• Exemplary UI Design – Instead of succumbing to feature creep, WhatsApp’s UI was, and has remained clean cut and clear. The UI never got in the way of the user, allowing for quick and hassle-free messaging.
  • Simplicity – This ties in some part to the great UI design too. WhatsApp is designed in such a way to cater to the lowest common denominator. It is extremely easy to use, with no complications. This has allowed them to capture different demographics, including older people who are often technologically challenged.
  • Language Support – WhatsApp supports as many as 60 languages globally. The importance of multilingual support cannot be understated. This has allowed WhatsApp to penetrate various emerging markets like India, which accounts for more than 200 million of its monthly active users.
  • Lack Of In-App Advertising – This is one of those fatal mistakes that caused the demise of so many other messaging apps. WhatsApp has remained free of any obtrusive advertising since its launch, something which has contributed to its immense popularity.
  • Phone Number And Contact Integration – One of WhatsApp’s most unique features at the time of launch was its deep integration. There was no need for account creation/email signups; your phone number was your identity. Finding friends and importing contacts was also very simple, as WhatsApp just uses your regular contact list.
  • Early Mover Advantage – WhatsApp was one of the first apps of its kind when it launched. Early mover advantage is critical, especially for a messaging app, which lives or dies by the size of its user base.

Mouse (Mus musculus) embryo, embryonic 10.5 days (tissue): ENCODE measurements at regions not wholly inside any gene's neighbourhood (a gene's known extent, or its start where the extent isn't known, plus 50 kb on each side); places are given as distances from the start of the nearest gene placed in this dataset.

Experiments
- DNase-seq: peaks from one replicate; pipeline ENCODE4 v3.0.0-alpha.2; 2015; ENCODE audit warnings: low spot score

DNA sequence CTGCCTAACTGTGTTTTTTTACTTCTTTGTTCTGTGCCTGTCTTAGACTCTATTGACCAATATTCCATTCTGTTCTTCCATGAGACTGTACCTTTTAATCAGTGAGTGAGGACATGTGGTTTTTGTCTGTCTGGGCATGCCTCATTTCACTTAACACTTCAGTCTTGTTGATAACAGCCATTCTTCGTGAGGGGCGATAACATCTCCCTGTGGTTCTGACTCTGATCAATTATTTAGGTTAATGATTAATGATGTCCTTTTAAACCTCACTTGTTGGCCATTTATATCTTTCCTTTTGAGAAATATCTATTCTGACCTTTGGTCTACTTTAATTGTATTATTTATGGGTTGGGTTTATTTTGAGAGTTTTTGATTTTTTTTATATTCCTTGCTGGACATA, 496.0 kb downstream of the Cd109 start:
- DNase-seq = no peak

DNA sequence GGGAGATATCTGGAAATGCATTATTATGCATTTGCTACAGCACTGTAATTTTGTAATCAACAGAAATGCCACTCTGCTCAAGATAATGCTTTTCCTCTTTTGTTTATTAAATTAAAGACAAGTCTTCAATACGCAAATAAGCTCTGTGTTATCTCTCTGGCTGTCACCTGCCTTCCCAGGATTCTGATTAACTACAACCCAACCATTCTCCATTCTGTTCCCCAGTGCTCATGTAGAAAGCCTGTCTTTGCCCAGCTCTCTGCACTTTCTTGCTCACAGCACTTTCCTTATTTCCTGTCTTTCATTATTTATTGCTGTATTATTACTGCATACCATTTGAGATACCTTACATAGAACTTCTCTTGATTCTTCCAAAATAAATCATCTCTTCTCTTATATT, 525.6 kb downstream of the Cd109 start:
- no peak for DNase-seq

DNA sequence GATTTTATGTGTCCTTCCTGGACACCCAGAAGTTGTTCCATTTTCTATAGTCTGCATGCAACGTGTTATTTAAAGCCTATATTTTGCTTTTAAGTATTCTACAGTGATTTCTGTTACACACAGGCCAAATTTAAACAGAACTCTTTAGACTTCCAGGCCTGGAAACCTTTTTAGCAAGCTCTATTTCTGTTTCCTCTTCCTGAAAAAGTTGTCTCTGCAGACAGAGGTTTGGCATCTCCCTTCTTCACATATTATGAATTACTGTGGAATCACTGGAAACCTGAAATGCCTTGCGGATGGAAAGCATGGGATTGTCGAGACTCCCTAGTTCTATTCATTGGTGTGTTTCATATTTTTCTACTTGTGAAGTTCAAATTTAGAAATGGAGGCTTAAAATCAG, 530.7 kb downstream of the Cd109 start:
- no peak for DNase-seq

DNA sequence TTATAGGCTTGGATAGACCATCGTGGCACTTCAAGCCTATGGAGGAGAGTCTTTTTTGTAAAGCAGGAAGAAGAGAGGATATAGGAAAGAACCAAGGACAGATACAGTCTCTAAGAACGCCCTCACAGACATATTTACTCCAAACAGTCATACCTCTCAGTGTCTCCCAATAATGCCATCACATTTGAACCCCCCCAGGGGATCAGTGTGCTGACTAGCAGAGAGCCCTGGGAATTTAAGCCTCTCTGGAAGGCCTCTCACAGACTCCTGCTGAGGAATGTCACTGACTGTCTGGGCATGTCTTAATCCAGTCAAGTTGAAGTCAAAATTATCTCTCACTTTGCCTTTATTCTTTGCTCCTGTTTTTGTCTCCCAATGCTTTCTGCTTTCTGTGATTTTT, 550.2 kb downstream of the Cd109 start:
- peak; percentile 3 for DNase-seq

• Ubiquitous Availability – One of the more crucial factors behind WhatsApp’s success was its near ubiquitous availability. It was available on practically every popular mobile platform, including Symbian and Blackberry during their heydays. It also allowed for cross-platform compatibility further spurring adoption.
  • Technical Competence – WhatsApp’s apps have always been simple, easy to use and lag free. Crashes are rare, and the service rarely experiences downtime. They have also consistently added new features to the app. These include voice calling, video calling, gifs, status and much more.

The Way Forward

WhatsApp has much to celebrate for what they have achieved so far. However, it is quickly running out of avenues for further growth. WeChat dominates China, one of the world’s biggest markets. WhatsApp only has a minimal presence there, and it would be extremely difficult for them to compete with them. The situation is similar in North America, where users prefer to use Messenger and Snapchat for communication. Users in these countries are too invested in their respective platforms to contemplate change now. In this situation, WhatsApp’s largest growth potential lies in India. The country is currently experiencing a smartphone and internet boom and already has a sizable presence on WhatsApp with 200 million MAU.

Due to this WhatsApp is looking to diversify its interest beyond conventional messaging, with mixed results. Their forays into ephemeral content have been wildly successful thus far. The Status feature is providing tough competition to Snapchat Stories and Instagram Stories. In fact, WhatsApp Status has already 175 million daily users, more than Snapchat’s entire daily user base.


WhatsApp has also outlined plans to enter the digital payments space in key markets like India. However, they have fallen behind here to local rival Hike Messenger. They also face tough competition from other players including PayTM, MobiKwik, and PhonePe to name a few.